The Ugly Truth Behind 'Review Bombing'

The gulf between critics and audiences has never been wider, or so says a new Bloomberg feature story on reviews.

Audiences have given the top 10 movies an average score more than 19 points higher than critics, by far the biggest difference this century. The only two of the year’s 10 biggest movies where audiences and critics are even close are “Top Gun: Maverick” and  “The Batman.”

Anecdotal evidence backs up that claim. Or a quick peek at Rotten Tomatoes, where new fare like “Honk for Jesus: Save Your Soul” features a ghastly 72/26 critic-audience split. And it’s far from alone.

Another example? Netflix’s “Hannah Gadsby: Nanette” -- 100/26.

The days of Siskel and Ebert are long gone. Plus, audiences are getting fed up with stories that care more about progressive messaging than actual, you know, entertainment. 

Get woke, go broke. Or unleash unwoke blockbusters like “Spider-Man: No Way Home” and “Top Gun: Maverick” and count the money.

Enter “review bombing,” where audiences attack a show or movie prior to its release based on trailers and comments from the creators themselves. The term implies audiences are negatively pre-judging a film, in many cases for its perceived woke qualities.

Media platforms are fighting back, with the full support of the entertainment press.

Rotten Tomatoes previously prevented audiences from weighing in on a film or show prior to its release, a wise move given most people don’t have access to press-only screenings for such fare., a major film destination, also tweaks its review algorithms to purportedly stop “review bombing” in its tracks, potentially crushing authentic takes in the process.

The press is deeply invested in the “review bombing” threat for projects hailed for their progressive values. Back in 2016, the media went to bat for the all-female “Ghostbusters” reboot, suggesting those who didn’t like the film’s trailer were misogynists.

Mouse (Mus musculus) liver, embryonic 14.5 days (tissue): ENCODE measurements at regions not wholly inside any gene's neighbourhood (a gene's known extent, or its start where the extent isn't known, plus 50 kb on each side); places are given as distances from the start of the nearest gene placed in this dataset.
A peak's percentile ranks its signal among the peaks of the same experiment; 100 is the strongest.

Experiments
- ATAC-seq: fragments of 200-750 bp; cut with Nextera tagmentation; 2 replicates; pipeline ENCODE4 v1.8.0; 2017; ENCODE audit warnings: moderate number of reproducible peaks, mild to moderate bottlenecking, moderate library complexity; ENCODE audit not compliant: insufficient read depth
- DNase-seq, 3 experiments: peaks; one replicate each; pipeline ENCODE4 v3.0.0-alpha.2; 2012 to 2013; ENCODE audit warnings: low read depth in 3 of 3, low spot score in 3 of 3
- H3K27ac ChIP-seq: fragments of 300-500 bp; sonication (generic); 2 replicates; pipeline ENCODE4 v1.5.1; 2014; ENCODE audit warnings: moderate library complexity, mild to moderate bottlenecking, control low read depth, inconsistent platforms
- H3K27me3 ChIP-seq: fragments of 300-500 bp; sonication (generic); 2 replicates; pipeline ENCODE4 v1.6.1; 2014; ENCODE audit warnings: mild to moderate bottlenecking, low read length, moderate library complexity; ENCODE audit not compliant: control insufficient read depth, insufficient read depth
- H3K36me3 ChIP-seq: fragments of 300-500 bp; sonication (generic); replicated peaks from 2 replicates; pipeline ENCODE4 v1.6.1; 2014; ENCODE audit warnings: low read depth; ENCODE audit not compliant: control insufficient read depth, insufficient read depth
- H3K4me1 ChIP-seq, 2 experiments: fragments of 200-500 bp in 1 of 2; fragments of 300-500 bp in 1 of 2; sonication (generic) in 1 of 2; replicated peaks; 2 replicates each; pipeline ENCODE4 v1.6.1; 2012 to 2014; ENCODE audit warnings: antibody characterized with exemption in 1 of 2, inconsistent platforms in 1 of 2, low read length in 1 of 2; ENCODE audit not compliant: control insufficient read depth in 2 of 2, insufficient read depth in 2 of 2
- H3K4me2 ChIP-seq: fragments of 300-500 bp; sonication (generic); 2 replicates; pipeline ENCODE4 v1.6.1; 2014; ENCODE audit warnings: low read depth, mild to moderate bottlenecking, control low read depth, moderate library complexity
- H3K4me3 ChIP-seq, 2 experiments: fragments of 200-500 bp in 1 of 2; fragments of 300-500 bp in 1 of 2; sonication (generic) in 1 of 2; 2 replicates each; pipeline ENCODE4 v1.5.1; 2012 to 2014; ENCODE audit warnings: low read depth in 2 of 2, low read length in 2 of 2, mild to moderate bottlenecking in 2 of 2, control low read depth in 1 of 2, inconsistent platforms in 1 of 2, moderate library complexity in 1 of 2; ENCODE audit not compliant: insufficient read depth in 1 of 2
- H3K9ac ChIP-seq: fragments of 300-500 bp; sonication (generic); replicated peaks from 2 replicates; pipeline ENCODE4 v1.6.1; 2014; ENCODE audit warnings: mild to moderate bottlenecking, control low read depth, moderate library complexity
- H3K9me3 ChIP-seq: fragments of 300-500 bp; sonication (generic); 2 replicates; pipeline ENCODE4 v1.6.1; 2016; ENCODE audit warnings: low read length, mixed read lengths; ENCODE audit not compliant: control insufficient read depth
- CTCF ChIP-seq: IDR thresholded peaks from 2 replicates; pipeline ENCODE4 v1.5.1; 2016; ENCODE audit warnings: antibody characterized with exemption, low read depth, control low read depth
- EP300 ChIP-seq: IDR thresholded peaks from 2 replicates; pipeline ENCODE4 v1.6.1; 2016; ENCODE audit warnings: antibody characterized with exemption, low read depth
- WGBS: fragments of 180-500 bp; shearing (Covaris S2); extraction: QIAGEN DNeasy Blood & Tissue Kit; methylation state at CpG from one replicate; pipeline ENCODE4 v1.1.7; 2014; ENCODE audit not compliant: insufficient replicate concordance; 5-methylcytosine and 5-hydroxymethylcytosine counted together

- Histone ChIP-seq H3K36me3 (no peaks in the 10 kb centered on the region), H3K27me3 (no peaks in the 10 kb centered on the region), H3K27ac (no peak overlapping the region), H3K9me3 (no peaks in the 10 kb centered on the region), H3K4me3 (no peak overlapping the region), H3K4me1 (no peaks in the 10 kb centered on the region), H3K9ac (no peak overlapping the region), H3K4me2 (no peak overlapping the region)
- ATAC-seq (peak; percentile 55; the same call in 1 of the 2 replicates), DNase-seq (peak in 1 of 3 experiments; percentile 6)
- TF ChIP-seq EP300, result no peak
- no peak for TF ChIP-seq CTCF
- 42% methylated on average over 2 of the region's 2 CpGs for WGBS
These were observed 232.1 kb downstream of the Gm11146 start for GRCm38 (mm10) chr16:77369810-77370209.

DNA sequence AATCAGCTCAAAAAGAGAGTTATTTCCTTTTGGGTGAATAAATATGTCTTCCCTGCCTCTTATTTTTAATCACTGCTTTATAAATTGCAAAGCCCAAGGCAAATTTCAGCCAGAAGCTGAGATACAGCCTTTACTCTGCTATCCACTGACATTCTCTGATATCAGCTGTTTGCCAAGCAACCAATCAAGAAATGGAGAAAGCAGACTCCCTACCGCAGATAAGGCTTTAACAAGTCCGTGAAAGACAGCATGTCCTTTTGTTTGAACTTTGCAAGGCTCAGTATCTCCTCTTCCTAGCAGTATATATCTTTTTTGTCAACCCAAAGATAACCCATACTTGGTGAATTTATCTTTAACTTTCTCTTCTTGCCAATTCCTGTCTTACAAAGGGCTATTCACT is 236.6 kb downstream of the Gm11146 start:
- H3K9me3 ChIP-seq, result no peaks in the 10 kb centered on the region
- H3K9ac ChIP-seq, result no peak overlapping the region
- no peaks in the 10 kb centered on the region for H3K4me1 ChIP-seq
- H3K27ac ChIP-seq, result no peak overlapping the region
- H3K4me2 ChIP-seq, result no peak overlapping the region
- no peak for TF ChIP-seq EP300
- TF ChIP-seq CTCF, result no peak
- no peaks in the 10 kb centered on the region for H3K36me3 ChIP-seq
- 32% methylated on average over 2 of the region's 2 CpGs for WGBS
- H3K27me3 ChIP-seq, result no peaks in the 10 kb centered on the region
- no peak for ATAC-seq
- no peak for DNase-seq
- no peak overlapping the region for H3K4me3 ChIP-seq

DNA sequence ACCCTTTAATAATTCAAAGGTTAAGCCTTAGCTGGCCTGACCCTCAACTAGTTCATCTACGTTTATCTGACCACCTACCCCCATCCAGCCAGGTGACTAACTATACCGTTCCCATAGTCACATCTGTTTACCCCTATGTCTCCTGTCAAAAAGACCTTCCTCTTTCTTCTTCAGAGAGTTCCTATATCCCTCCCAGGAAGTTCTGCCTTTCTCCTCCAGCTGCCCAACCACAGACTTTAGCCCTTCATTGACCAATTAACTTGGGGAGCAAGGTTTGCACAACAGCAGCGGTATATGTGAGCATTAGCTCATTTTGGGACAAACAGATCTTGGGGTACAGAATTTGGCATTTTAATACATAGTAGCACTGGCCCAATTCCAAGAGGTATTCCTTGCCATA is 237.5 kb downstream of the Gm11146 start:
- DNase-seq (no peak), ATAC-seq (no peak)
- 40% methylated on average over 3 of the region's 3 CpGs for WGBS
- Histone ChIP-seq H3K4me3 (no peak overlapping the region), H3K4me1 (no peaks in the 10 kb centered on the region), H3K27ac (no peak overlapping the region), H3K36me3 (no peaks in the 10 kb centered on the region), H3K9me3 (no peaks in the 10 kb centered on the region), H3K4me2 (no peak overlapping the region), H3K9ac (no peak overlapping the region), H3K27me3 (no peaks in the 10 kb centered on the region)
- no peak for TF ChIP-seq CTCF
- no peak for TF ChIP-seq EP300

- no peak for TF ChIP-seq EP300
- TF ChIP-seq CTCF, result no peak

Media outlets praise these efforts, often as a way to support the woke projects in general.

More recently, Amazon took the unprecedented step of halting audience reviews for its “Lord of the Rings” prequel series, “The Rings of Power,” for 72 hours on its Prime Video platform. This time, the first two episodes were available for all to see, but Team Amazon clamped down on its own audience all the same.

The message is clear: Trust the elites, not the rubes. And you won't find much outrage, if any, from reporters who fear genuine opinions are getting pushed aside.

CinemaBlend explains and defends the move this way:

According to , 84% of critics gave LOTR: Rings of Power a positive review, a favorable statistic, certifying the series as “fresh” according to the site's metric system. However, the fan score is currently at 39%, indicating a majority of viewer reviews skew overwhelmingly negative. 

So what? 

Maybe critics are wrong and the viewers are right? Critics in the modern era sometimes grade titles on a curve, something veteran critic Richard Roeper admitted following the “Ghostbuster” debacle.

Or perhaps it’s just another case of the chasm between critic and fan. Sure, audience reviewers may still be miffed about all the diversity blather tied to “Rings” prior to its release. Who’s to say they’re wrong, or that their voices shouldn’t heard for an extended period?

The review bombing narrative is destructive on a few levels. The obvious problem? Attacking audiences as racist for not wanting diversity shoved down their throats. Hollywood needs to court every American moving forward, especially in Biden's America.

It's also often a lie.

The vast majority of audiences have no problem with diverse showcases. The “Fast & Furious” franchise is aggressively diverse, and it’s beloved across the culture.

Why? It doesn’t shove that message in the audience’s collective face. Vin Diesel doesn’t share woke talking points while promoting the franchise. It’s just fast cars, insane stunts and attractive characters saving the day.

The nation's biggest movie stars are often black, from Eddie Murphy during the 1980s to Dwayne Johnson today.

There’s another issue in play.

What if review bombing goes the other way? Will these platforms rush to protect, say, “My Son Hunter” from liberals who want to punish the film for exposing the Biden family corruption?

Here’s betting the answer is a big, fat “no.” And that tells us plenty about the review bombing narrative, no?

Written by
Christian Toto is an award-winning film critic, journalist and founder of, the Right Take on Entertainment. He’s the author of “Virtue Bombs: How Hollywood Got Woke and Lost Its Soul” and a lifelong Yankees fan. Toto lives in Denver, Colorado with his wife, two sons and too many chickens. Follow Christian on Twitter at